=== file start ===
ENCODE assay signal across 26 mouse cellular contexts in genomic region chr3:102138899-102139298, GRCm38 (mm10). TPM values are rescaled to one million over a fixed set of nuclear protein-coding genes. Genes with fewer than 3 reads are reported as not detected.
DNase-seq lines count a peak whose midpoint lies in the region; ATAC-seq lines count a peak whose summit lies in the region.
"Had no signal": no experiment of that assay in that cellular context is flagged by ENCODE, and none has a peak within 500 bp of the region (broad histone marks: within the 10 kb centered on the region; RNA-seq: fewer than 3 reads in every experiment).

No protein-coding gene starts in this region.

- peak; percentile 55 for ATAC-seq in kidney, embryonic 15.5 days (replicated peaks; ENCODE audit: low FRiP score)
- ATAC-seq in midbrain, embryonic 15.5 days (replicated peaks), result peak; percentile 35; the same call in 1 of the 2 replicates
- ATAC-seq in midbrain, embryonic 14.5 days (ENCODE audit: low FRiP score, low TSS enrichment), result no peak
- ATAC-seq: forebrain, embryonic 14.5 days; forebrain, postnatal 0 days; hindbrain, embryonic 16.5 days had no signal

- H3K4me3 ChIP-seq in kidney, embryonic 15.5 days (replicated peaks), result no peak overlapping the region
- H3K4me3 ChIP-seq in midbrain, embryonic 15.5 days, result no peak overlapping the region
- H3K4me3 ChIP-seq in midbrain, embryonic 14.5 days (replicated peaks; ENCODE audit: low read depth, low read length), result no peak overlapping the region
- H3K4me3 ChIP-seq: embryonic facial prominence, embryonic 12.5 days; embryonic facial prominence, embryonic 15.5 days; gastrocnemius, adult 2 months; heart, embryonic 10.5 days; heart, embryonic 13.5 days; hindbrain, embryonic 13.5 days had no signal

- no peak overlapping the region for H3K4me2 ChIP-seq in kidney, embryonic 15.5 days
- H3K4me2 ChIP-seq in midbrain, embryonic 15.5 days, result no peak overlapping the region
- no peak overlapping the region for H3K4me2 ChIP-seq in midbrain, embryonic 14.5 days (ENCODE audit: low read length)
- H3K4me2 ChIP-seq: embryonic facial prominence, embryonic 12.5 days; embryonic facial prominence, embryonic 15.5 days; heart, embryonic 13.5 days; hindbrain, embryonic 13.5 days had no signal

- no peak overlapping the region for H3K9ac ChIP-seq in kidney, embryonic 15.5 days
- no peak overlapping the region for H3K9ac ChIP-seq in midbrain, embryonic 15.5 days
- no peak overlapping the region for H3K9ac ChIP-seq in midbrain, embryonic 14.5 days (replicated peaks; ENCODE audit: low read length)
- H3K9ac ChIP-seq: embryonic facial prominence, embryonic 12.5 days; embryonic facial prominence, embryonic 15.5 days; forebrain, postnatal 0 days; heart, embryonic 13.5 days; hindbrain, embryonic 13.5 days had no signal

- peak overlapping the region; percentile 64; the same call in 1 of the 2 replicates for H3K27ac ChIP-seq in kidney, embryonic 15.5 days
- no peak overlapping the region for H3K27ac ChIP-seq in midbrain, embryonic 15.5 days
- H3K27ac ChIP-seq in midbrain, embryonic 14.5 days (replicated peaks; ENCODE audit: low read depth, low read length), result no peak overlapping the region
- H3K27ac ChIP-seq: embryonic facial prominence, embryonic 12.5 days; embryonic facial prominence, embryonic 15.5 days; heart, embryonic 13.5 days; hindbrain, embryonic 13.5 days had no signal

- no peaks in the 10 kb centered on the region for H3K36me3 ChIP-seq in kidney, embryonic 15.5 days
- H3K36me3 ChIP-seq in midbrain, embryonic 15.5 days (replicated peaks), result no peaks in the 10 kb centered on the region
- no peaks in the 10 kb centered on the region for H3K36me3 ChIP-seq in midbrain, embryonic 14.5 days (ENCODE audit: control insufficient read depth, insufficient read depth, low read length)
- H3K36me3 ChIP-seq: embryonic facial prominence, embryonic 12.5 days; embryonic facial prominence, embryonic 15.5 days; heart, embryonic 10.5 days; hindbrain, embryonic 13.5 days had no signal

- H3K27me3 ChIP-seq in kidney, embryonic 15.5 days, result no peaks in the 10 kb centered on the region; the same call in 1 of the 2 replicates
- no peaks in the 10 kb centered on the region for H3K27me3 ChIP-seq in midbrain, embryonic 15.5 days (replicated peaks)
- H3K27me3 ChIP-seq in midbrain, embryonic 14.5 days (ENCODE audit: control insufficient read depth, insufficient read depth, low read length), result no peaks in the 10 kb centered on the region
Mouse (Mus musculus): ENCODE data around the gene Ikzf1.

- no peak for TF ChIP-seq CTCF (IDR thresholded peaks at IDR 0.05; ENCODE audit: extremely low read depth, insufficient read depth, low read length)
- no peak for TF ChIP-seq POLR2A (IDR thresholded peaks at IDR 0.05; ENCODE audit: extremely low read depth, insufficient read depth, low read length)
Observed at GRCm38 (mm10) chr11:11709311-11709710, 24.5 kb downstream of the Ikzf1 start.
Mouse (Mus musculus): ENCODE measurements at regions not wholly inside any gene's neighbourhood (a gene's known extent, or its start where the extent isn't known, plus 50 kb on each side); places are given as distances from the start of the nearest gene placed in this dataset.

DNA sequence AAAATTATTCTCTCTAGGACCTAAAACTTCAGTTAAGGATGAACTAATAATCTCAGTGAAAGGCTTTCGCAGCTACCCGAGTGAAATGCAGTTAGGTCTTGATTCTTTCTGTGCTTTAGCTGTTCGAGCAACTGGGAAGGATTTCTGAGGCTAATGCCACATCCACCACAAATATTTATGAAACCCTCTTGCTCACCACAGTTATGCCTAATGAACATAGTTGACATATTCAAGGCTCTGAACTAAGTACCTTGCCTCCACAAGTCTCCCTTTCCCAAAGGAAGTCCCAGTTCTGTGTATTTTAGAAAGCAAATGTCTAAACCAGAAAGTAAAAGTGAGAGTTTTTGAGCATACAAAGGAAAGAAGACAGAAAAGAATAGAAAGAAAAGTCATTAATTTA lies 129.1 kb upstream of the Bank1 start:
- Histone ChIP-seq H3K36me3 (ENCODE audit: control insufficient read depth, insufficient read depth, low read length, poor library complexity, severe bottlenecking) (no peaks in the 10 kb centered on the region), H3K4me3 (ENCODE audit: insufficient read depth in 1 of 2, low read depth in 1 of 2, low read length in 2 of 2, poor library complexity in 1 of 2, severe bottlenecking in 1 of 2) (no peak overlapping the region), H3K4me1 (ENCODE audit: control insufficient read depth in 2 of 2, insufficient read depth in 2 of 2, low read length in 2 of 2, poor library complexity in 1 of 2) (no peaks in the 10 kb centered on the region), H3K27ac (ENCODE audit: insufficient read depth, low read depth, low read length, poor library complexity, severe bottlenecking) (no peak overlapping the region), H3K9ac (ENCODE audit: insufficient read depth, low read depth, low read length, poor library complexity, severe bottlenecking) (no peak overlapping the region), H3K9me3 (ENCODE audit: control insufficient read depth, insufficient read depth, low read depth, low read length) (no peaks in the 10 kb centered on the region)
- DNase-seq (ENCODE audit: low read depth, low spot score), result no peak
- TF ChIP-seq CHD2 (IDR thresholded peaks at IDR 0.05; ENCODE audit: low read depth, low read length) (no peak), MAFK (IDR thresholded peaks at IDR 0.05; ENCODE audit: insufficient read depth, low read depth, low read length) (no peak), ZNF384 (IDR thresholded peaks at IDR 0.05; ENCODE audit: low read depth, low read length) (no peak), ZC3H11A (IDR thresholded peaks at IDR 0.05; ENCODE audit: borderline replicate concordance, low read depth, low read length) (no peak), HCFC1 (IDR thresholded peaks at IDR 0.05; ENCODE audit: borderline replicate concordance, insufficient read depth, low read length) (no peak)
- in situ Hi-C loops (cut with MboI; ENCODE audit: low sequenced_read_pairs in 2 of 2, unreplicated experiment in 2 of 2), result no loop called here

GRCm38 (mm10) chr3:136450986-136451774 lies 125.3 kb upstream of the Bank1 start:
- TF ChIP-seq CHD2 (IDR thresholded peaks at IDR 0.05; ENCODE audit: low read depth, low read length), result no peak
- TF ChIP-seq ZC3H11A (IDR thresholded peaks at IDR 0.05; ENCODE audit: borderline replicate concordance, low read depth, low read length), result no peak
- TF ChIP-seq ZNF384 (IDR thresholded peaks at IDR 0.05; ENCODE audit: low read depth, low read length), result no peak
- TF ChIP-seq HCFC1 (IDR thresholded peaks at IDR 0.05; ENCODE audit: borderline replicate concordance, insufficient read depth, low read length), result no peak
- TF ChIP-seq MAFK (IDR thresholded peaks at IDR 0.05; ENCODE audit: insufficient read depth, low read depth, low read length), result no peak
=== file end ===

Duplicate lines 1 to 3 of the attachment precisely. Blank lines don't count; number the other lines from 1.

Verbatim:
ENCODE assay signal across 26 mouse cellular contexts in genomic region chr3:102138899-102139298, GRCm38 (mm10). TPM values are rescaled to one million over a fixed set of nuclear protein-coding genes. Genes with fewer than 3 reads are reported as not detected.
DNase-seq lines count a peak whose midpoint lies in the region; ATAC-seq lines count a peak whose summit lies in the region.
"Had no signal": no experiment of that assay in that cellular context is flagged by ENCODE, and none has a peak within 500 bp of the region (broad histone marks: within the 10 kb centered on the region; RNA-seq: fewer than 3 reads in every experiment).